Warning: I Don’t Follow Basketball

Nor do I ever have an opinion about it (except that as awesome as Yao Ming might be, he’s really not that attractive…sorry. Girl thoughts.), but this Jeremy Lin thing is kinda relevant for the moment, don’t you think? I feel kind of awkward just jumping in with an opinion on something sports-based when I don’t give a crap at any other time, but I thought it needed to be pointed out..

Jeremy Lin “Chink in the Armor” Culprits Fired, Suspended; Did Punishments Fit Crimes?

Submitted by Alex Groberman on Feb 20, 2012

This past weekend, two ESPN employees who managed to use the phrase “chink in the armor” to describe Jeremy Lin were swiftly punished for the offenses.

The question on everyone’s mind now is: did the punishments fit the crimes?

Anthony Federico, 28, made the far more stupid gaffe of the two on Saturday night when he posted the following headline on ESPN’s mobile website: “Chink in the Armor: Jeremy Lin’s 9 Turnovers Cost Knicks in Streak-Snapping Loss to Hornets.” The headline was posted at 2:30 in the morning, and then removed slightly more than a half an hour later when someone (finally) realized that it may be construed as an offensive remark.

A couple things.

  1. “Chink in armor” is a commonly used idiom, meaning “a vulnerable area”.
  2. Apparently (I don’t really know for sure) Federico uses the phrase quite often when describing a player who has a moment of weakness
  3. Mildly irrelevant, but Jeremy Lin said himself that he doubts ESPN meant it
  4. While some of the Asian community do consider the term to be incredibly offensive, there have also been moves to “reduce the shock value” of the word by making it more commonplace, and more widely accepted as a term with a positive connotation. Awesome singer (and perfect specimen of person in general) Wang Leehom uses it in this form:

Then, I coined the term chinked-out. Derived from the historically derogatory racial slur chink, used to put-down Chinese people, chinked-out reclaims the word, turns its negative connotations upside-down, and uses them as material to fuel the new sound of this music. The term describes an effort to create a sound that is international, and at the same time, Chinese. In this album, I decided to implement some of China’s most precious and untapped resources, the musics of its shaoshu minzu [少數民族], or ethnic minorities, concentrating on the regions of Yunnan, Shangri-La, Tibet, Xinjiang, and Mongolia. This is not one of those world music CDs. It’s an R&B/hip hop album that creates a new vibe the whole world can identify as being Chinese.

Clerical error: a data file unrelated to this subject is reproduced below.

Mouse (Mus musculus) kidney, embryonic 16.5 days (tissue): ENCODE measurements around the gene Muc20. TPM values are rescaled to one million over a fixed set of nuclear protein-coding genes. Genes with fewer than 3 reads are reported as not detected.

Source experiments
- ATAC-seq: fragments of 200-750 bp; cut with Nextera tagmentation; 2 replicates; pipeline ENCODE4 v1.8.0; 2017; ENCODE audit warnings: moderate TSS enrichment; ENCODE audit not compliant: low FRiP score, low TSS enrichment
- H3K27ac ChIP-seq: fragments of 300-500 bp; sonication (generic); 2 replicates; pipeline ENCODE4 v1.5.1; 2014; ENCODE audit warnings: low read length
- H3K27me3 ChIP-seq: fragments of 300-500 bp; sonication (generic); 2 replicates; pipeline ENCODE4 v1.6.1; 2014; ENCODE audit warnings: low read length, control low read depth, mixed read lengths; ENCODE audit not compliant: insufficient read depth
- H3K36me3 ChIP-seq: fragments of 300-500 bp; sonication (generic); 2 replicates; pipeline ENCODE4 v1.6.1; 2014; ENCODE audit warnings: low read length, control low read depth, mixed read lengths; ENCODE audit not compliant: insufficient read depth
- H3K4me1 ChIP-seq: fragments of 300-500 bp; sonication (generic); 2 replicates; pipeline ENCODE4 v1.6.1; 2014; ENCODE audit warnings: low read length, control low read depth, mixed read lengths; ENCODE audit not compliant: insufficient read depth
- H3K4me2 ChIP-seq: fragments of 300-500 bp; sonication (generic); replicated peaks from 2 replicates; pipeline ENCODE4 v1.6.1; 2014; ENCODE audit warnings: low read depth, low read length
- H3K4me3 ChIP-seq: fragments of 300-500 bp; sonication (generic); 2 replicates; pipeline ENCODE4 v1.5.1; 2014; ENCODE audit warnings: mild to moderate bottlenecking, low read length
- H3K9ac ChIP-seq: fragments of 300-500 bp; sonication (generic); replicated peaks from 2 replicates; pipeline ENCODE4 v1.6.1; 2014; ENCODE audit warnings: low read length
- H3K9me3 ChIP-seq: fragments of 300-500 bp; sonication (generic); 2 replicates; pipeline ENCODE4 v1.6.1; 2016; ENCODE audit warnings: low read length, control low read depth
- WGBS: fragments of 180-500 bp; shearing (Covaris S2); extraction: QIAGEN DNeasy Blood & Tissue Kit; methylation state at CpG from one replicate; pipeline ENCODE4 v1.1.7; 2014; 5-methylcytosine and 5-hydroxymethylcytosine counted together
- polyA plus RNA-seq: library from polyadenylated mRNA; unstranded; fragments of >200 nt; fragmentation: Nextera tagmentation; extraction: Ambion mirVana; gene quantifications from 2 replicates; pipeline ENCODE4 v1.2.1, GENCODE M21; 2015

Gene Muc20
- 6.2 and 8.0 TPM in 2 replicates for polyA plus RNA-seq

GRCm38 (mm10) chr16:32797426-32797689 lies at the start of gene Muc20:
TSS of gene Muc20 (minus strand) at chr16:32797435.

That being said, of course, I do understand why people made such a big fuss – the way I see it, respect is a huge part of Chinese culture, and most of the community (or those who are offended by the word, in any case) don’t believe that authorities take it as seriously as they should (as opposed to the use of the n-word, for example).

I suppose it’s the same thing, isn’t it? It’s alright for a person of African American descent to use the n-word casually (in music, in movies, etc, no stereotypes intended, please excuse my lack of knowledge on the subject), but it’s a whole other story when someone of a different ethnicity does it. I suppose I don’t care much when Wang Leehom spews the word, since he’s one of us, but maybe if I was walking around on campus and someone hollered that at me from across the lawn, I’d be just as insulted too. Of course, that never happens, since…well, since…haven’t we gotten past that by now? Or maybe it’s just because I’m technically American that I see it their way…

Maybe it’s just because I learned Leehom’s opinion on the word first (I didn’t even know it was derogatory before he came around), but isn’t it better to have one less insulting word, to make it so that the word “chink” is associated more with a good thing than with a racial slur of Asians?

While I do believe that this news story just took a huge step in the wrong direction for doing just that, I will have to say that ESPN was just careless in this case – why run the risk of upsetting so many fans (especially when JLin is so huge right now) when you could’ve just as easily bypassed the racial debate and used something like “JLin’s Achilles Heel” or something?

I’m sure the Greeks won’t mind.

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